Subtrochanteric and diaphyseal femoral fractures in hypophosphatasia—not atypical at all
Risk for subtrochanteric and diaphyseal femoral fractures is considered increased in patients with hypophosphatasia (HPP). Evaluating a large cohort of HPP patients, we could for the first time quantify the prevalcence and identify both morphometric features as well as predisposing factors for this complication of severe HPP.
Subtrochanteric and diaphyseal femoral fractures have been associated with both, long-term antiresorptive treatment and metabolic bone disorders, specifically Hypophosphatasia (HPP). Building on a cross-sectional evaluation of real-world data, this study reports risk factors, prevalence, treatment outcome and morphometric particularities for such fractures in HPP as compared to Atypical Femoral Fractures (AFF) in long-term antiresorptive treatment.
For 15 out of 150 HPP patients identified with having experienced at least one such fracture, medical records were reviewed in detail, extracting medical history, genotype, lab assessments, bone mineral density (DXA), radiographic data on femoral geometry and clinical aspects of fracture etiology and healing.
Bilateral fractures were documented in 10 of these 15 patients, yielding a total of 25 fractures for evaluation. Disease-inherent risk factors included autosomal-recessive, childhood onset HPP, apparently low alkaline phosphatase (ALP) ≤ 20 U/l and substantially elevated pyridoxal 5′-phosphate (PLP) > 3 times upper limit of normal as well as high lumbar spine BMD. Fracture morphology met definition criteria for AFF in 88% of cases. Femoral geometry revealed additional risk factors previously described for AFF, including decreased femoral neck-shaft angle and increased femoral offset. Extrinsic risk factors include Hypovitaminosis D (80%) and pre-treatment with bisphosphonates (46,7%) and Proton-Pump Inhibitors (40%).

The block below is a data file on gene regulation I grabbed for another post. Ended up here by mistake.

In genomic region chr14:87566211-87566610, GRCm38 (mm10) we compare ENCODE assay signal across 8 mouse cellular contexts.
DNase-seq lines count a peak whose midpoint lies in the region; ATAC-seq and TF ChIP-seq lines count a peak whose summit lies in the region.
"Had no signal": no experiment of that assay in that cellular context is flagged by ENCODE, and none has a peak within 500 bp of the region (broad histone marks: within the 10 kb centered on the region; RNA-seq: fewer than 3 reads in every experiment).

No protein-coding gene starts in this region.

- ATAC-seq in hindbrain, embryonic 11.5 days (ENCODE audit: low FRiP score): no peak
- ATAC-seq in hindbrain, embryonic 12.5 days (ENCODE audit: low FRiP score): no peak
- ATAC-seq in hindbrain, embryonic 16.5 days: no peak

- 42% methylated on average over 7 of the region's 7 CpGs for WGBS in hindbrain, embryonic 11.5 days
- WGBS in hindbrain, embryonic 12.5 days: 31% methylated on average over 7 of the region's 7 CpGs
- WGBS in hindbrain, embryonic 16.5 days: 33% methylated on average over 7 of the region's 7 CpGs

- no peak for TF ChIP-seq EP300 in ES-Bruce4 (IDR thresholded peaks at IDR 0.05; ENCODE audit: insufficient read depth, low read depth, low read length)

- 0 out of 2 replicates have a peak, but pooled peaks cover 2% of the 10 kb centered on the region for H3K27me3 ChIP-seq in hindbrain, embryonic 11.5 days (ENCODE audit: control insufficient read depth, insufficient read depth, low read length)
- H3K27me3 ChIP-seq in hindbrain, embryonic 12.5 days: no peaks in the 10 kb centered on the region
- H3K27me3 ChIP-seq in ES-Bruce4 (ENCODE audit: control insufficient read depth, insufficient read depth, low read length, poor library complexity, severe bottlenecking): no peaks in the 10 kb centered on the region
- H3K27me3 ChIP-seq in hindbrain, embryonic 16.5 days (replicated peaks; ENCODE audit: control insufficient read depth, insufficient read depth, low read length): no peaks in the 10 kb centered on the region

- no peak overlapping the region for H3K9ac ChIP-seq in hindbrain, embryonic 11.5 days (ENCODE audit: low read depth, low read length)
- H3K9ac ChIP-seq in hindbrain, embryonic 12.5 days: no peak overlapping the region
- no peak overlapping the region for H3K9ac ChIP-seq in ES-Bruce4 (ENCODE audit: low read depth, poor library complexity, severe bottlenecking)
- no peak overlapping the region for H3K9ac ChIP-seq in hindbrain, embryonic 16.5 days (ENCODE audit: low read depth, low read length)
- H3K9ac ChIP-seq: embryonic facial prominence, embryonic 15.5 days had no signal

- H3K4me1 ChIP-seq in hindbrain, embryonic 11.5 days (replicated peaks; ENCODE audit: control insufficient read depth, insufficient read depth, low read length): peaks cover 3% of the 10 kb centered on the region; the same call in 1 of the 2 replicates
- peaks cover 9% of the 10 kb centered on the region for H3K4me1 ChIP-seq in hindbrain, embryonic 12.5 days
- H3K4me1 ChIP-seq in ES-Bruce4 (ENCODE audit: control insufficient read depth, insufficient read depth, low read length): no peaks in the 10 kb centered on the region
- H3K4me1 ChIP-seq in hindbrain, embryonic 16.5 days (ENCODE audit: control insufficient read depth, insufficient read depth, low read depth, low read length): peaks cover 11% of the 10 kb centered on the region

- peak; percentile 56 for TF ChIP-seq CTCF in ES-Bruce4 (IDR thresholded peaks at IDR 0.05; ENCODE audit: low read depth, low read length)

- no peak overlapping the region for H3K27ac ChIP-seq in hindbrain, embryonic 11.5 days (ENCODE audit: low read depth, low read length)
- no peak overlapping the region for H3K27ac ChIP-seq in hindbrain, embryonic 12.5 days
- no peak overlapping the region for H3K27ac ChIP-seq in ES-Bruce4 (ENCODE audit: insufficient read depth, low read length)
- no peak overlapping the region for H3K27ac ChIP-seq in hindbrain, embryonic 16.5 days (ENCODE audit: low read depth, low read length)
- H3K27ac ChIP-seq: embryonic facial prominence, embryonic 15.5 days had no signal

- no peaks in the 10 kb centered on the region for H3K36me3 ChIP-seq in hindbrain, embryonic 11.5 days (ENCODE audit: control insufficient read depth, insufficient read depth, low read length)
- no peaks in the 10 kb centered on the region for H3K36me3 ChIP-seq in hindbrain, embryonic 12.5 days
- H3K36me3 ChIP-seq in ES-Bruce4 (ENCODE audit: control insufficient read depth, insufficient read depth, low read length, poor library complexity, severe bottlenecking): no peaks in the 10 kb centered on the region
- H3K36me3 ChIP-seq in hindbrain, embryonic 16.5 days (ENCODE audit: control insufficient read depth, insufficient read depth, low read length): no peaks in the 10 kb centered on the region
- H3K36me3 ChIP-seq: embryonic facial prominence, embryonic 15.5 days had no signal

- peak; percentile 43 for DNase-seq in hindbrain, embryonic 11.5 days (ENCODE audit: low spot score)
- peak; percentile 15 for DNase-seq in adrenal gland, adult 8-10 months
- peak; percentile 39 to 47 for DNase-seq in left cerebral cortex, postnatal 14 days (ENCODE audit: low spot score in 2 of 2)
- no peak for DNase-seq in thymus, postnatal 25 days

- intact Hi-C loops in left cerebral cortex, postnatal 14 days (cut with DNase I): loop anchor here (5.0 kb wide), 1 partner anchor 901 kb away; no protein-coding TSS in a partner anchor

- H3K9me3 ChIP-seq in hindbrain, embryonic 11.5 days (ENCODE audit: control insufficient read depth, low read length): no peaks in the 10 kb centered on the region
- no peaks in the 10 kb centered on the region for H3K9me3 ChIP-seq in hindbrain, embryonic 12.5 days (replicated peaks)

Increased risk for subtrochanteric and diaphyseal femoral fractures in HPP appears to result from both compromised bone metabolism as well as disease-associated bone deformities. In severe HPP, generous screening for such fractures seems advisable. Bisphosphonates and Hypovitaminosis D should be avoided. Healing is compromised and requires mindful consideration of both pharmacological and surgical options.
KeywordsAtypical femoral fractures Bisphosphonates Femoral geometry Hypophosphatasia
We thank Jasmin Baumann, Silke Achtziger, Ursula Hellwich, and Nicole Luksche for their highly valued assistance with data collection and archiving.
Compliance with ethical standards
Conflicts of interest
FG reports personal fees from Lilly during the course of the study.
LS reports grants and personal fees from Novartis and Alexion and personal fees from Lilly and Amgen during the course of the study.
This study is a retrospective evaluation of clinical routine data. For this type of study, formal consent is not required.
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